Social Justice

Buddhism teaches that we are noble by our actions, not by birth or circumstance
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    Vajra Gun Paid Member

    I have covered my badge with black tape so it will not reflect the light. The January midnight air is colder than the gun in my hand, a .357-caliber Magnum revolver, made of blued steel, so it won't reflect light. It has etched wooden handles so it won't slip. More »
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    Agent of Change: An Interview with bell hooks Paid Member

    bell hooks is a seeker, a feminist, a social critic, and a prolific writer. Her books include "Ain't I a Woman?": Black Women and Feminism; Talking Back: Thinking Feminist, Thinking Black; Breaking Bread: Insurgent Black Intellectual Life (with Cornel West); and, most recently Black Looks all from Southend Press. She was born Gloria Watkins forty years ago in Hopkinsville, Kentucky, and was educated at Stanford and Yale. Currently she teaches English and Women's Studies at Oberlin College in Ohio. This interview was conducted for Tricycle by editor Helen Tworkov. Tricycle: What was your first exposure to Buddhism? More »
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    After Patriarchy Paid Member

    Buddhism after patriarchy calls for a radical reassessment of the relationship between spirituality and so-called "everyday life." Like many other male-dominated religions, Buddhism has often demonstrated little interest in "ordinary" life, at least the ordinary life of the householder. Now maintaining one's livelihood and taking care of one's environment and family need to be accepted as an alternative that is not inferior to monasticism. The tasks of the householder must come to be seen as arenas in which mindfulness and detachment can be practiced. Furthermore, householder and monastic paths need to be seen not as choices in stark opposition, but as alternating modes of life that can enrich and inform one another. More »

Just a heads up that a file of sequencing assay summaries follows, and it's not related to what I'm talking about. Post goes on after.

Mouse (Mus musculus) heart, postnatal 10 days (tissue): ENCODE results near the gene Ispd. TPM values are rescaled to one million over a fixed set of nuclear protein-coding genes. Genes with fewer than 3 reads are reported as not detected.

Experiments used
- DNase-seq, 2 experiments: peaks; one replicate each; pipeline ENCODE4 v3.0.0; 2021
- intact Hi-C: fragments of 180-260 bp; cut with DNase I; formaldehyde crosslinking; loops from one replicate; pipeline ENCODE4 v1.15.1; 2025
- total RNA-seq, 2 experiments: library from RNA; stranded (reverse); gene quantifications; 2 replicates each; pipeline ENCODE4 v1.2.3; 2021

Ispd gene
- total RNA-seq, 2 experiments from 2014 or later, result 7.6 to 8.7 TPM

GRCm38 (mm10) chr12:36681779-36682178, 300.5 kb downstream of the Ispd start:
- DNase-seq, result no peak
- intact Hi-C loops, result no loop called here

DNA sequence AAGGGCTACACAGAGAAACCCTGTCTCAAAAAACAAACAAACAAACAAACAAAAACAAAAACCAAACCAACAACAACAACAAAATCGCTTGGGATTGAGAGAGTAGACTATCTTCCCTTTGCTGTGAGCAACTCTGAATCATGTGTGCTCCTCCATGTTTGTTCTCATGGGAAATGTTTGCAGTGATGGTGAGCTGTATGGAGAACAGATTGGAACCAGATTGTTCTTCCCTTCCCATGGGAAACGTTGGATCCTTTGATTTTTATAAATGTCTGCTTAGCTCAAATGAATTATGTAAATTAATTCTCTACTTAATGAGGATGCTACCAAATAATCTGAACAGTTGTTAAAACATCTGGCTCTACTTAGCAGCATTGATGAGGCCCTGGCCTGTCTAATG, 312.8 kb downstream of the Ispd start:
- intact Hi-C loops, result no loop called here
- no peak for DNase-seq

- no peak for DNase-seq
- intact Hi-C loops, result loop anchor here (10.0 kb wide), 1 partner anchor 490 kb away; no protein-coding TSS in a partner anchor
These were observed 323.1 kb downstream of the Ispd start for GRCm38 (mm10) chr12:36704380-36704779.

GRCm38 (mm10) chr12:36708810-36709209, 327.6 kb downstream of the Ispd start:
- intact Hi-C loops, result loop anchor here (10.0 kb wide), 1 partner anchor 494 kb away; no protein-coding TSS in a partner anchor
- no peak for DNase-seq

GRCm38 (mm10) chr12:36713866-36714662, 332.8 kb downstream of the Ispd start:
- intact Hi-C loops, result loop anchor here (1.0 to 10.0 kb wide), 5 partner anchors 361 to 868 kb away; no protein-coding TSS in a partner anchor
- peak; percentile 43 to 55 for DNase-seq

• Freedom's Just Another Word Paid Member

    In the late sixties Janis Joplin's voice rallied the bedraggled front lines of the cultural revolution with the refrain from "Me and Bobby McGee": "Freedom's just another word for nothin' left to lose." As she sang, the United States was committed to an unjust war, race riots had some cities in flames and every city on edge, and psychedelic drugs promised salvation from personal despair through sex, love, and ecstatic communion. For Janis and her fans, freedom from convention, freedom from parental and societal restraint, freedom from everything already labeled, categorized, and institutionalized was pursued with an urgency far surpassing that of the United States military fighting to keep Vietnam "free" from communism. More »
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    The Future of Religion Paid Member

    Few people can address the social dimensions of religion with the knowledge, insight, and eloquence of Robert Bellah. Through his teaching and, especially, his writing, Bellah’s ideas have traveled beyond the academy to influence the culture at large. In 2000, in recognition of his accomplishments in joining distinguished scholarship with committed citizenship, he received the National Humanities Medal from President Bill Clinton. More »